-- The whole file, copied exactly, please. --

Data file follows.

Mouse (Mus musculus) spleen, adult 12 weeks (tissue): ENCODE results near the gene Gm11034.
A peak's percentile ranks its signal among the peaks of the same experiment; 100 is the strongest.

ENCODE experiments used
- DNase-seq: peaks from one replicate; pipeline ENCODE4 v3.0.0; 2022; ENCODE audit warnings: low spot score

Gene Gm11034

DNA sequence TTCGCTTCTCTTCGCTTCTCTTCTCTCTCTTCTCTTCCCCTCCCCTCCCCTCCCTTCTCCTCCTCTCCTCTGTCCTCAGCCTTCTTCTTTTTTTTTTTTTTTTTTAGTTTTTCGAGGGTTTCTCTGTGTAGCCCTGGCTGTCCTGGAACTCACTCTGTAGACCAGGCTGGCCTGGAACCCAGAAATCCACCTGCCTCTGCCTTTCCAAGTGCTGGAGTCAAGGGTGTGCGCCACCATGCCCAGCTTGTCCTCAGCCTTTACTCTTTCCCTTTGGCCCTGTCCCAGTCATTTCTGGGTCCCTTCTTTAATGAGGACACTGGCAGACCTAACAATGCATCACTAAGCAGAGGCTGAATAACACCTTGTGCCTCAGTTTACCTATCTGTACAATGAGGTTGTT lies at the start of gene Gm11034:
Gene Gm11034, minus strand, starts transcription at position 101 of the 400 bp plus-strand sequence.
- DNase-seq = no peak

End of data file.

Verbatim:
Mouse (Mus musculus) spleen, adult 12 weeks (tissue): ENCODE results near the gene Gm11034.
A peak's percentile ranks its signal among the peaks of the same experiment; 100 is the strongest.

ENCODE experiments used
- DNase-seq: peaks from one replicate; pipeline ENCODE4 v3.0.0; 2022; ENCODE audit warnings: low spot score

Gene Gm11034

DNA sequence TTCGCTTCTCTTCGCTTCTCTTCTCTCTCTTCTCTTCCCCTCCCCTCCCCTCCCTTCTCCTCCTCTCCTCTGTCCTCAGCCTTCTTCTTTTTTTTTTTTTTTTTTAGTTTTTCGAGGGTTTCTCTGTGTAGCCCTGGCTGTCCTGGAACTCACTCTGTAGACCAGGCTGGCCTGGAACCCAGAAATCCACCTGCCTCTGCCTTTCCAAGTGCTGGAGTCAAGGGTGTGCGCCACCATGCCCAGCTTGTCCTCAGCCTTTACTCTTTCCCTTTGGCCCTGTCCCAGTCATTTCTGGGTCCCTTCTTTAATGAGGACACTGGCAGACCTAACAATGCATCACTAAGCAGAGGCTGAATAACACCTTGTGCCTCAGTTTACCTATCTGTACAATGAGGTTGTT lies at the start of gene Gm11034:
Gene Gm11034, minus strand, starts transcription at position 101 of the 400 bp plus-strand sequence.
- DNase-seq = no peak